-Wes Anderson, Attorney
Has there been a more constant presence at the Rio Olympics than #brands? I saw it everywhere, from the Polo-branded opening ceremony garb (met with the requisite outrage) to Michael Phelps’ “MP” branded swimwear (of questionable durability).
So it came as a huge surprise to learn the Olympics has a very specific rule regarding branding – “Rule 40” of the Olympic charter. Rule 40, ostensibly designed to protect against “overcommercialisation,” limits athletes, coaches and other participants from appearing in advertising and other marketing, including social media posts, without the IOC’s permission. More significantly, athletes are banned from wearing clothing with logos of non-Olympic brands from July 27 to August 24 of the Olympics.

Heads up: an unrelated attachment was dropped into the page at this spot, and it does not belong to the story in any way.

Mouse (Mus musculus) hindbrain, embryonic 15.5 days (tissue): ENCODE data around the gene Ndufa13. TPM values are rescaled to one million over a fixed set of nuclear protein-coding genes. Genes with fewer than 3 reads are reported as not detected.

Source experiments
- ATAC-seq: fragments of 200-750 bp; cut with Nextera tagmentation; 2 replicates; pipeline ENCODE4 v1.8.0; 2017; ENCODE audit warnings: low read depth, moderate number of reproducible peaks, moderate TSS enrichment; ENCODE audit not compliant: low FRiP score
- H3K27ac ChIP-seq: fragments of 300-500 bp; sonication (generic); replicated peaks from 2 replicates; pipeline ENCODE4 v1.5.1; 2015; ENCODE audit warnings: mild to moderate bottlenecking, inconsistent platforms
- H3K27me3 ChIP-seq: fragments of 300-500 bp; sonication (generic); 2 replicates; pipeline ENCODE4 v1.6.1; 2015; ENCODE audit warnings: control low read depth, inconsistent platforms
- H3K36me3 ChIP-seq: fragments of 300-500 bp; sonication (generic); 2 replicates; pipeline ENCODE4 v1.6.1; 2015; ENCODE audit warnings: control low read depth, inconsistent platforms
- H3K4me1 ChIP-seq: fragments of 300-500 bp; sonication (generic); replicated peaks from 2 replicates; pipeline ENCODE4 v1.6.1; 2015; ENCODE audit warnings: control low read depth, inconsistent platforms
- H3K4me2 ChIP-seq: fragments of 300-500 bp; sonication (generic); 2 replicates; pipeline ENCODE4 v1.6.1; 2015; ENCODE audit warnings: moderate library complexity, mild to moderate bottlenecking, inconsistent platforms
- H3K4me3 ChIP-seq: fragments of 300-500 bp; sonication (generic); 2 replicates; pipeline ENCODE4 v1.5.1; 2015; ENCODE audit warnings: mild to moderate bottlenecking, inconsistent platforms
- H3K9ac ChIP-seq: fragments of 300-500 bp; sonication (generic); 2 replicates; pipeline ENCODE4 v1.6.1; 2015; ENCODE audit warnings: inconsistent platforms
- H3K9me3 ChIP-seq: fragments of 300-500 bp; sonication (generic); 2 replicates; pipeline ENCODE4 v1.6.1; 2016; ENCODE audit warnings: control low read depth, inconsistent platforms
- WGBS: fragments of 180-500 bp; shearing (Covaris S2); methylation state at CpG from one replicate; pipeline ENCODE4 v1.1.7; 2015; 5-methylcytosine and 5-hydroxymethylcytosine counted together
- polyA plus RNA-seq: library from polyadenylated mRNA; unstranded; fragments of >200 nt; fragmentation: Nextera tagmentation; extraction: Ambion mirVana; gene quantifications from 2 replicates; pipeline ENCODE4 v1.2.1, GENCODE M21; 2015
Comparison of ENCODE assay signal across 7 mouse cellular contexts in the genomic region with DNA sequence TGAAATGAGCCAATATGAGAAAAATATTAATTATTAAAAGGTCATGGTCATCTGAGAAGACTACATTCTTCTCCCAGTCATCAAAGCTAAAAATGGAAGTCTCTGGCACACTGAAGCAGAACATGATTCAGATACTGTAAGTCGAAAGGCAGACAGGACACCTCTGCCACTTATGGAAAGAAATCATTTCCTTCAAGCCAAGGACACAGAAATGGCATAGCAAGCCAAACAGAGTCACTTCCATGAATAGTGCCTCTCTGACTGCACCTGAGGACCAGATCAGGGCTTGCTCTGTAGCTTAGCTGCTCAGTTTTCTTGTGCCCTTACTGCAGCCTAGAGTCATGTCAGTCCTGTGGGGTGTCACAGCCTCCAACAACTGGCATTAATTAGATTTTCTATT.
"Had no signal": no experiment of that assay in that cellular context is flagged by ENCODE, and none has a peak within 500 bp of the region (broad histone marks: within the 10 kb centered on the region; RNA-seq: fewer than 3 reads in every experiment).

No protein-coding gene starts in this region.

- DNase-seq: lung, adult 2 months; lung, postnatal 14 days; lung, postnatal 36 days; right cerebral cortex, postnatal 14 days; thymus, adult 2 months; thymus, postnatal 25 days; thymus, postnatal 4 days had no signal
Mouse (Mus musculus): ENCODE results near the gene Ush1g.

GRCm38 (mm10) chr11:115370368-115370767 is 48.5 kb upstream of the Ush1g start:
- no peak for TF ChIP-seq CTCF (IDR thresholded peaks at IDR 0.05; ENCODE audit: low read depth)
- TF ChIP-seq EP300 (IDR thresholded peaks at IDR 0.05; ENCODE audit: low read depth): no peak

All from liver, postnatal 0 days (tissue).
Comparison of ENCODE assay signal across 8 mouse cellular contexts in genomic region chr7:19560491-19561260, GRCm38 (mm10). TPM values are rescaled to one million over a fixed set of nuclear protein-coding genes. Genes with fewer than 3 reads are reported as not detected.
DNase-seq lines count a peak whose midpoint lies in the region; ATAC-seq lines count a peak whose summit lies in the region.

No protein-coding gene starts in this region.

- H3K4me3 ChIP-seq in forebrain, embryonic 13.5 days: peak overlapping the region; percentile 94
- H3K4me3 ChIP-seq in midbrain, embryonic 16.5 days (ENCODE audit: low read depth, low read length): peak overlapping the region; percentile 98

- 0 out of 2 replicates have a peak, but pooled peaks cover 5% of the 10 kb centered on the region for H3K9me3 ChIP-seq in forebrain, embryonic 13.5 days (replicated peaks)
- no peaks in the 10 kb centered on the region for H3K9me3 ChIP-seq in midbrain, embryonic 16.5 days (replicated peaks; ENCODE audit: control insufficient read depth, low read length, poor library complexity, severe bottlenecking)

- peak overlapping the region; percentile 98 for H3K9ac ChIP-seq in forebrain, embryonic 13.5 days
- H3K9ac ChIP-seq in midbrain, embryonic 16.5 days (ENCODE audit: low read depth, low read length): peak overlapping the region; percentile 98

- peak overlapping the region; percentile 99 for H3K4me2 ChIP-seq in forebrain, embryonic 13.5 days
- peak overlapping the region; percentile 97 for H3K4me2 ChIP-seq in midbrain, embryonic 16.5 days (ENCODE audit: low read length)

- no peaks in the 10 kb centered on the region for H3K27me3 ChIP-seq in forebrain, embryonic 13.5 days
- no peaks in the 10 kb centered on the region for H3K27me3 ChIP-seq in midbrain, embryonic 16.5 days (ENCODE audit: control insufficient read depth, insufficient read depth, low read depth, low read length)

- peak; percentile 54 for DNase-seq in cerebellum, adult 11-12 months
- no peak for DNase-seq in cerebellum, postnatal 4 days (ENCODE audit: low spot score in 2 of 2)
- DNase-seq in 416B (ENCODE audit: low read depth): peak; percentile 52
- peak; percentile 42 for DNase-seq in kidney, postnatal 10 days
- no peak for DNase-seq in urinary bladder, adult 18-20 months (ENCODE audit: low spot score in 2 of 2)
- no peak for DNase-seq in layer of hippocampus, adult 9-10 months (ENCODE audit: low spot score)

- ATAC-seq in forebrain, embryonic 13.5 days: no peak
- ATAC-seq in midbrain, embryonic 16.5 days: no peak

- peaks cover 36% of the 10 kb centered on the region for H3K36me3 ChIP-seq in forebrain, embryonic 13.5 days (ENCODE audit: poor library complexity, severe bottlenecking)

One compelling example of Rule 40 in action was Emma Coburn, who won bronze in the 3,000 meter steeplechase recently. Coburn is sponsored by New Balance, but wore a Nike uniform as per USA Track & Field’s sponsorship agreement. Coburn could wear her N-branded spikes, but Rule 40 prohibited her from even mentioning New Balance on social media or in press interviews.
When she won the bronze, however, she took the liberty of removing her New Balance spikes and tied them together around her shoulder.
The resulting photo meant, Rule 40 be damned, Nike was forced to share the spotlight:
Goes to show that the Olympic motto remains alive and well: “Faster, Higher, Stronger, #Brander.”